<General regret will be expressed at the news of the death of Mr Louis Goldsmith, KC, which occurred yesterday at his residence, East Melbourne.
Mr Goldsmith, who was born in Melbourne in 1846, and was thus 65 years of age, was a survivor of a brilliant trio of barristers, the other two being Mr Jeremiah Dwyer (brother of the present police magistrate) and Mr St John Topp.
Mr Goldsmith was educated at St James's Grammar School, and on leaving school entered the Audit department, where, under the late Messrs C S Symonds and A J Agg, he advanced until he was head of the correspondence branch, and was known as one of the best officers in the service.
He had meanwhile been studying for the bar, and, having passed his examinations and qualified, was admitted on July 8, 1872.
He read with Mr Webb (afterwards Mr Justice Webb), who, with Mr Holroyd (now Sir Edward Holroyd), was then leader of the equity bar. Mr Webb's clerk was a young man, St John Topp, who subsequently qualified, and was admitted.
Mr Dwyer, who was already at the bar, recognised the worth of these two, and between them there sprang up a friendship which was lifelong.
Mr Dwyer was a brilliant man and renowned as a wit; and Mr Webb's chambers, where the three friends foregathered, became a centre of attraction every afternoon to many of the leading barristers of the day, amongst them the late Messrs J B Gregory and R A Billing, QC.
Messrs Goldsmith and Topp forged ahead in their profession, until, with Mr H B Higgins (now Mr Justice Higgins), who had read with Sir Edward Holroyd, they became the leaders of the equity bar.
Mr Goldsmith had a splendid practice, and his services were in great demand.
On one occasion he was briefed in an important equity case in Tasmania, and the fee marked on his brief - 1,000 guineas with 500 guineas refresher - is said to be the largest paid to any equity lawyer for a case in Australia.
About five years ago, Mr Goldsmith "took silk", but failing health prevented him reaping the benefits of his appointment as King's counsel.
Mr Goldsmith was equally famous as a cricketer.
In the seventies he was regarded as the most dashing batsman in Victoria, and one of the most brilliant outfields.
He played against W G Grace's English team in 1873, and always lamented that one of the few men he had missed in the field was W G Grace.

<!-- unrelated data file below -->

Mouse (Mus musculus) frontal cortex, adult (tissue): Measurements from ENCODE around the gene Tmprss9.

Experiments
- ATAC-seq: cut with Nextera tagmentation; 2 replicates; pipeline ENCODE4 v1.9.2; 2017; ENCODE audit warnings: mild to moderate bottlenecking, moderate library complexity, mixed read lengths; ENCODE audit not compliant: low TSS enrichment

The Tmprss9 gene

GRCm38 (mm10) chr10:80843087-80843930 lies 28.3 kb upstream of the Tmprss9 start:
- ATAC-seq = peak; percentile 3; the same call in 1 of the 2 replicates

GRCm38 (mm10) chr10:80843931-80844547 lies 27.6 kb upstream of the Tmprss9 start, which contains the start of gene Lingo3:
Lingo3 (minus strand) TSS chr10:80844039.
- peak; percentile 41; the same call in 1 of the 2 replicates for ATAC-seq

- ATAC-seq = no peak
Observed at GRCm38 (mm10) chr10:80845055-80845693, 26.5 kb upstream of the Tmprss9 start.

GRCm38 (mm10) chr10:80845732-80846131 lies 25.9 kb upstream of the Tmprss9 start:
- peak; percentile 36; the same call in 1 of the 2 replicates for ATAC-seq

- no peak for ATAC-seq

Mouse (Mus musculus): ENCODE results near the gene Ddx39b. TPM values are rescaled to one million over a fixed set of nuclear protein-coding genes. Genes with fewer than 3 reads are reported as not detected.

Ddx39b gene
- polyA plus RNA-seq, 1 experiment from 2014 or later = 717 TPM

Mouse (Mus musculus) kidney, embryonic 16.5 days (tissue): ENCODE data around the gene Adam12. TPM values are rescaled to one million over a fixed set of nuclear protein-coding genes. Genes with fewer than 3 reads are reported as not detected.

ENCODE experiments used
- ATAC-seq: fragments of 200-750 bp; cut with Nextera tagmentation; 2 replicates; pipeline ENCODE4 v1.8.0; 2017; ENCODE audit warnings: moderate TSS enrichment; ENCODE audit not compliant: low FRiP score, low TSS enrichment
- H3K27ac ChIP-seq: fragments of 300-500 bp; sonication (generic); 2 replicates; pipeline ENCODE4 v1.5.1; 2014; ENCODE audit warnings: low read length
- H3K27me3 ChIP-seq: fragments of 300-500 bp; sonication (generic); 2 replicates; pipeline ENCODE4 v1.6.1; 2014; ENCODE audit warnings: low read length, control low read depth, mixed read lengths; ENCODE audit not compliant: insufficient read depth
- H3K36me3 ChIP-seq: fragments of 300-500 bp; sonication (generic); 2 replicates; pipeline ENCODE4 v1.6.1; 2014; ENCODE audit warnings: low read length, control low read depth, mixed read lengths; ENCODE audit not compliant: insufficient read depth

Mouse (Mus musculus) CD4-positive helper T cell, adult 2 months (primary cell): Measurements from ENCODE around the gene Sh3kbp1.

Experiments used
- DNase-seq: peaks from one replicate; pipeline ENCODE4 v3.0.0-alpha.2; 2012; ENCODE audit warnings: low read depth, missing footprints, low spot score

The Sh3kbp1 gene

He was a "long handle" man, holding his bat at the extreme end of the handle.
He was the Trumper of his day.
In the East Melbourne team the two G's (Goldsmith and Gaggin) always opened the innings, and the partnership was the most famous in Victorian cricket.
So well-known was "the firm", that on one occasion when two burglars had been arrested for a series of offences at Brighton they gave the names of "Goldsmith and Gaggin", but the cricket alias did not save either of them from conviction or a sentence of five years in Pentridge.
Mr Goldsmith represented the Melbourne University in the match with Sydney in 1870, and one of his opponents in the game (Sir Edmund Barton) has been his friend ever since.
He represented Victoria on several occasions in intercolonial matches, and was a contemporary of such well-known East Melbourne players as Messrs Dan Wilkie, T Horan, W W Gaggin, C Forrester, and the late H F Boyle, C G Allee, and E Elliott.
He was a hero of the famous "lost ball" match, when East Melbourne beat Melbourne by 1 run in November, 1871.
Ford (of Melbourne) hit a ball from D Wilkie out of the East Melbourne ground into Jolimont road. Boundaries were unknown in those days, and as L Goldsmith vaulted the fence, in chasing the ball, he fell on his head, and was stunned. As he lay unconscious the batsmen ran on until 8 runs were scored. Meanwhile the East Melbourne captain had called "lost ball", and the scorers entered 6 as a result. The question as to what should have been credited is still a subject of argument.
Off the cricket field Mr Goldsmith was most popular with his comrades; and in various trips to the country taken by the East Melbourne team "Goldie" was always invited.
He was a charming companion, a most erudite man, with a fund of story only equalled by his marvellous memory and knowledge on a wide range of subjects.>